This Proverb, written on a flowery postcard, sat next to my alarm clock for years. It was hand-printed in calligraphy, as if beautiful handwriting could somehow dress up shame and make it palatable. Those were the days when I believed if I knew the right thing to do, I would be able to discipline myself to do it. But regardless of how many times I read this passage, with one eye open and the other wrinkled shut in the morning sun, I could not heed it. Every night I shamed myself with all the consequences of sleeping in: threats of being fired, frustration in traffic, no time for breakfast, or make-up (or deodorant for that matter), lectures from my boss. Every morning I couldn’t care less about any of those consequences. I only desired five, ten, just thirty more minutes in bed.

Even if I spent the entire thirty minutes thinking about how I should be more like those damn ants, or how poverty stricken I was sure to become, it wasn’t enough motivation to get me out of bed.

Don’t we do this in Christendom though? We give each other prescriptions of shame as the solution to overcoming sin. Struggle with lust? No problem. Memorize all the verses about cutting off hands and plucking out eyes. That ought to fix it. Are you depressed? Here’s a requirement for the believer to suffer joyfully. Now go ahead and muster that up. Are you lazy? Go to the ants. Why do we think we can change ourselves with laws, when our faith in Jesus “set [us] free from the law of sin and death” (Romans 8:2)?

I’ve been thinking lately about how we wallow around in our brokenness and failure, even though we know the gospel set us free from having to do so. We put ourselves, and others under laws to fix our brokenness, as if that has ever worked before—for anyone. I think it’s because we don’t know how to apply the gospel, except to make it a new law. Grace is contrary to our default thinking of what we need to do to clean ourselves (and others) up. We know how to preach it, but we don’t know how to live as if it’s true. We don’t know how to live by faith, so we die by the law.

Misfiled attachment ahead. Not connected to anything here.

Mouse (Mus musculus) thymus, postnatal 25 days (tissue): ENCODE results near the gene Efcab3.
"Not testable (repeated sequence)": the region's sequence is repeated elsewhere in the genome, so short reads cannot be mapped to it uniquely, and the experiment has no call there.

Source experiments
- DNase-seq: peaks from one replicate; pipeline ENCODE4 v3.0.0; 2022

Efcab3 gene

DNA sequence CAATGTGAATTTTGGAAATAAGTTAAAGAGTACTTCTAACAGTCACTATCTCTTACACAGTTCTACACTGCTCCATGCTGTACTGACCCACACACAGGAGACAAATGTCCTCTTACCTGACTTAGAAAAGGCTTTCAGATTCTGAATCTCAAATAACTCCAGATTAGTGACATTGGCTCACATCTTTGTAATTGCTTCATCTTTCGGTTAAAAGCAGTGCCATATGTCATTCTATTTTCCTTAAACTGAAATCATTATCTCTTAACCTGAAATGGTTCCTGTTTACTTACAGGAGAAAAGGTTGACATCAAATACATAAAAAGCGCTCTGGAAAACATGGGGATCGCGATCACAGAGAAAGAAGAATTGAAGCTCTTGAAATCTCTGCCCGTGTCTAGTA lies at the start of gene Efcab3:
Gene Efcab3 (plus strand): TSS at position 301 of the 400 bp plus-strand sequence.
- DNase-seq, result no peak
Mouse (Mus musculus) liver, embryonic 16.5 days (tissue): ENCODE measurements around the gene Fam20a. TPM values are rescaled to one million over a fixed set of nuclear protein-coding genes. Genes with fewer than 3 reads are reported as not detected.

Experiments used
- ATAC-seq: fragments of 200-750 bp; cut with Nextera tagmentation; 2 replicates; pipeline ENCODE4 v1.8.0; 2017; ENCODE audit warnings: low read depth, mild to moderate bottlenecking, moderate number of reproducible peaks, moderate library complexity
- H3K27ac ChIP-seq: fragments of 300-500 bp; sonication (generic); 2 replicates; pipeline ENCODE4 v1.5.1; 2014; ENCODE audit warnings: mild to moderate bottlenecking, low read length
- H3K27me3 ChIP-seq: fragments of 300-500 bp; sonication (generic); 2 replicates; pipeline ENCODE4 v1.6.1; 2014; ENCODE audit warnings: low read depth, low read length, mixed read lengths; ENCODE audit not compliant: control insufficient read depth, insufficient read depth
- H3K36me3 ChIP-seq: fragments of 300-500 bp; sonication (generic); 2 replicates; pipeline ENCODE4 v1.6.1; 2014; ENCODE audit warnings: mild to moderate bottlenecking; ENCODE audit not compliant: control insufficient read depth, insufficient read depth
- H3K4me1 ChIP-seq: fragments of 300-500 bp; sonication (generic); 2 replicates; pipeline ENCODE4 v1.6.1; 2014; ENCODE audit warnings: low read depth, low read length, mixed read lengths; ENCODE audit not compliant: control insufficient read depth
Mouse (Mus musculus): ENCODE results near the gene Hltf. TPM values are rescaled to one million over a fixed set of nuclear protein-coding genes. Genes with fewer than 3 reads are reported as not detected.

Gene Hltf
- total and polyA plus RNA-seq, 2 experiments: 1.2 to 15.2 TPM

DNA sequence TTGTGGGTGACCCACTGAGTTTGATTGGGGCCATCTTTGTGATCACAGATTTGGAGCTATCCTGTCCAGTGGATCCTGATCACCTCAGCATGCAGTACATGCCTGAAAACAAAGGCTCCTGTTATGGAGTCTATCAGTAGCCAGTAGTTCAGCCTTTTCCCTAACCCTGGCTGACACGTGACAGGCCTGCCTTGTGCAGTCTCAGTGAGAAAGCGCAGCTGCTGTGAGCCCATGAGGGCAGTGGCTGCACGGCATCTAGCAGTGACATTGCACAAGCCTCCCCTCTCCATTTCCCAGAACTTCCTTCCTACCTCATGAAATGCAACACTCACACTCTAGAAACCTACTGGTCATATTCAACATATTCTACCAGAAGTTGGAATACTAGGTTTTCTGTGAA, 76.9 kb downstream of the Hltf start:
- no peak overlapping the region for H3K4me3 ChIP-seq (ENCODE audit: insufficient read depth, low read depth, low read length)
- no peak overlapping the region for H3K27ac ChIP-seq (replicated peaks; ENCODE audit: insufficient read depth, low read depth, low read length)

This is nothing new. In Colossians 2 Paul warns believers that such rules and “regulations indeed have an appearance of wisdom, with their self-imposed worship, their false humility and their harsh treatment of the body, but they lack any value in restraining sensual desires” (Colossians 2:23). He also tells them not to let others put them under these rules. “See to it that no one takes you captive through hollow and deceptive philosophy, which depends on human tradition and the elemental spiritual forces of this world rather than on Christ” (Colossians 2:8).

Rules and laws don’t change our desires. Shame doesn’t motivate us. Accountability partners turn us all into liars. These things may change our behavior temporarily, but only until our desires bubble up and overrule them. Law only further enslaves us with enough condemnation to make us forget it and give up. The gospel gives us a new solution—changed desires (see Ezekiel 36:25-27). So how do we apply the gospel? How do we experience grace instead of merely preaching it?

Rules and laws don’t change our desires. Shame doesn’t motivate us.

Well, I’m not usually one to give how-tos but lately, I have been allowing myself to learn through joy instead of wallowing. I’ve been enjoying the good things I’ve been given without guilt or fear of sinful idolatry: work, food, wine, friendships, money, love, sex, nature. I’ve given myself a break from shame. I’ve stopped letting other people take me captive with their version of law and requirements for “Christian living.” I’ve stopped obsessing over my sin, which has been taken care of on the cross, and my good works—whatever those may be. Living by faith means actually believing that “He who began a good work in you will complete it” (Philippians 1:6), that It really is finished (John 19:30), and there really is “no condemnation for those who are in Christ Jesus” (Romans 8:1).

The gospel has set me free to simply live my life and pursue my interests, and to let those I love do the same. I have let go of all the “Christian marketing” and awkward tactics I have learned. The gospel goes out into the world through genuine relationships. Forced transparency and contrived conversations are harmful and cultish. People are attracted to real people, not salesmen.

As I look back over almost thirty years of Christian life, I realize that much of my suffering has come from trying to earn what I have already been given for free, people-pleasing, and trying to become what I already am in Christ. These days, I prefer to learn through joy.

 

Find more from Marci Preheim here.